MP3 Dave Jacoby - Three a.m.
This is an elegant combination of downtempo acid jazz, world beat and pop that flows into a lounge aspect. The music has a fresh cosmopolitan feel, with the unusual presence of bagpipes. There is an element of glam and luxurious commodity to the whole lot
10 MP3 Songs
POP: British Pop, JAZZ: Acid Jazz
Dave Jacoby’s first solo CD, “3am”, is an eclectic blend of world beat, acid jazz, bagpipe, and electronic treatment that ebbs and flows through the instrumentation, all played by Dave himself. The album’s moniker comes from the actual time during the night, 3 a.m. It is the most mysterious time of the night, when everything is hushed and no one is about, save the waning moon, every now and then. In classical Indian music, the Todi Raga is written especially for this time of night, and has a very peculiar scale.
The music is written from a nostalgic viewpoint, with poignant thoughts about past love, desert landscapes, ballerinas and the moon. Ballet and female dancers play the most important role in the work, owing to Dave’s love of the art, and his immersion in the field of accompaniment for dance. Old, traditional tunes of the British Isles, Scandinavia and the Baltic States, as well as bagpipes of these regions provide substance for Dave’s work as well. There is a sense of glam and luscious commodity, in tracks like ‘Pink Tights’ and ‘Blacklight’ to a polished pop sound intermingled in ‘Spanish Fly’ and ‘October’. Fragrances, shades and moods of the different seasons, flowers, colors of the sky, dry lakebeds – all these play into the mental framework of his music. The psychedelic ‘Mushroom’ is a reflection of a short but illusory journey into the realm of psychoactive plants, on a quest for answers to a higher power.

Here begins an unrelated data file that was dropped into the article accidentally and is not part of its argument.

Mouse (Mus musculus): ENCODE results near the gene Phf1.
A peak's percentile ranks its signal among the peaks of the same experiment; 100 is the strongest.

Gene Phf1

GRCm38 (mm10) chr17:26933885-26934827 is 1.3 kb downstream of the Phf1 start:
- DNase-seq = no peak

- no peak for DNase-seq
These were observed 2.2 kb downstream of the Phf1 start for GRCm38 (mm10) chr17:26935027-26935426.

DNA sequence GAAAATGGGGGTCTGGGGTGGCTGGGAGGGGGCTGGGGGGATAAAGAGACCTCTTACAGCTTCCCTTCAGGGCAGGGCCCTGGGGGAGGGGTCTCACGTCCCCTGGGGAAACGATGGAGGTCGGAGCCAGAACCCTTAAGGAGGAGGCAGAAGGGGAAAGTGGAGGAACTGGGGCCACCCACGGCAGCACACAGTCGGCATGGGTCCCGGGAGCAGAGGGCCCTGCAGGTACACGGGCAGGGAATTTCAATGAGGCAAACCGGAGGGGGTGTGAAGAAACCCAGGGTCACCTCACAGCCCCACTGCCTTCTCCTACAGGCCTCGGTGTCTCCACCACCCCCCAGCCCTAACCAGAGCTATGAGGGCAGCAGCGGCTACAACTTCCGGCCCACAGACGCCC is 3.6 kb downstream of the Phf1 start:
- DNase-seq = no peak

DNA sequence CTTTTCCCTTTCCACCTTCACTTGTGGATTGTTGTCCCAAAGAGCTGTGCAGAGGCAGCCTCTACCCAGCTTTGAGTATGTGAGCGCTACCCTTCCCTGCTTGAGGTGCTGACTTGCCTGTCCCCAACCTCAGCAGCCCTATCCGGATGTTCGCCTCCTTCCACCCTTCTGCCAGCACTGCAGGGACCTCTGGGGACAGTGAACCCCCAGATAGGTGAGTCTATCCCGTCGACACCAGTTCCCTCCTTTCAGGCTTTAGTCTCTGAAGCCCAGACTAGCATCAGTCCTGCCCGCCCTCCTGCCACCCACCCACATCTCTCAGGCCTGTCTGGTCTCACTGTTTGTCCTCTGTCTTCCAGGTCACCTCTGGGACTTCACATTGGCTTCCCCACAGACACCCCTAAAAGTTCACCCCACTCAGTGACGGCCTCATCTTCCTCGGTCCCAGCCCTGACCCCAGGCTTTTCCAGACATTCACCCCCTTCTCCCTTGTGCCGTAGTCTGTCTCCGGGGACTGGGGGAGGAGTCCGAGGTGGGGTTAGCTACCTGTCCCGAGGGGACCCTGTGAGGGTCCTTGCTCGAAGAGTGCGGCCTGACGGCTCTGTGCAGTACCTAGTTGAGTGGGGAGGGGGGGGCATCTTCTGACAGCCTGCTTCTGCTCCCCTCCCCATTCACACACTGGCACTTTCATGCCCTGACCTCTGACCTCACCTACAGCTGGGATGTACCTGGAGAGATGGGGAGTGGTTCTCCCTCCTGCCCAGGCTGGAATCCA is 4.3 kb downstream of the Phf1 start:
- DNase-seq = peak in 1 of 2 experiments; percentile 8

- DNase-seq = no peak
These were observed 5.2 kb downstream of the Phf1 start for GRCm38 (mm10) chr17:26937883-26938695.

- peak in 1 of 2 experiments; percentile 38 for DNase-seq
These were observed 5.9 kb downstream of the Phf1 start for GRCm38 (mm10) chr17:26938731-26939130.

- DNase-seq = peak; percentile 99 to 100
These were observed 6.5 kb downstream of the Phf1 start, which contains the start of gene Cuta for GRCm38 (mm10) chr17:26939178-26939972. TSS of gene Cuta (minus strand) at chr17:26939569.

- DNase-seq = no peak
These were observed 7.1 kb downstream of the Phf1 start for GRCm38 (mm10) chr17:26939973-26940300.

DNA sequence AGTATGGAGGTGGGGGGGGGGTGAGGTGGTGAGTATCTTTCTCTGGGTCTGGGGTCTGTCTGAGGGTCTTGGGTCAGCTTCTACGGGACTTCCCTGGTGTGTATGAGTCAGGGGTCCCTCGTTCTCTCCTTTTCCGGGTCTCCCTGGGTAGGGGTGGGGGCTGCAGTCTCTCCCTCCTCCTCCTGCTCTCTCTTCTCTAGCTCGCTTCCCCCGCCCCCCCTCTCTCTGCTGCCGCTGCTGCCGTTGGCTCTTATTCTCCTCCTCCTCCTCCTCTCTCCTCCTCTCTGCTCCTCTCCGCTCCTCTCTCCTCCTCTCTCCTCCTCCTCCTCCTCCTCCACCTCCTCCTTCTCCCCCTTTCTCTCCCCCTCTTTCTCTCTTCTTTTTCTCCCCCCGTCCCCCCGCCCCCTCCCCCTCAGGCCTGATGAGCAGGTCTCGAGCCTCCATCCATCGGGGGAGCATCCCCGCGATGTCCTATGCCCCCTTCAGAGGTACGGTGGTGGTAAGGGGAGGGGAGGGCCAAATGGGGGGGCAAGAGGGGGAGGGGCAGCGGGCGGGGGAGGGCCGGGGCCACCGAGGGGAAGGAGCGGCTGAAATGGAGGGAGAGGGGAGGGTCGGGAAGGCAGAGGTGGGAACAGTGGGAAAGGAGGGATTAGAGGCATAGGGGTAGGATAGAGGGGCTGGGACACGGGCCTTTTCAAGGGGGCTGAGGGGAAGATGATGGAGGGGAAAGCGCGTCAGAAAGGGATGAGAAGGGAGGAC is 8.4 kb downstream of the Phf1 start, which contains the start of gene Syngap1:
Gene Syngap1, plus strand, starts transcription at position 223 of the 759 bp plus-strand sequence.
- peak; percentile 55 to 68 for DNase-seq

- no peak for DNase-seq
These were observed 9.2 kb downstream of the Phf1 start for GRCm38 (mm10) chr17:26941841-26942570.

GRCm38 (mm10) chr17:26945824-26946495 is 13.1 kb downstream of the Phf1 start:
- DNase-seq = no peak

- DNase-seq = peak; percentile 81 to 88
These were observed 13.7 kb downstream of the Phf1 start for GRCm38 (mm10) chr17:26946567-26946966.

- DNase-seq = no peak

Dave’s musical inspirations include old bagpipe music, Jah Wobble, Anthony Phillips, Genesis, Hedningarna, Serge Gainsbourg, Peter Gabriel and George Shearing. Literary inspiration comes from old books on bagpipes, Georges Bataille’s ‘Story of the Eye’, the inimitable photo book ‘Mirror of Venus’ by Wingate Paine, as well as others. Physical inspiration comes from sunsets, ballet, and the form of the body in dance.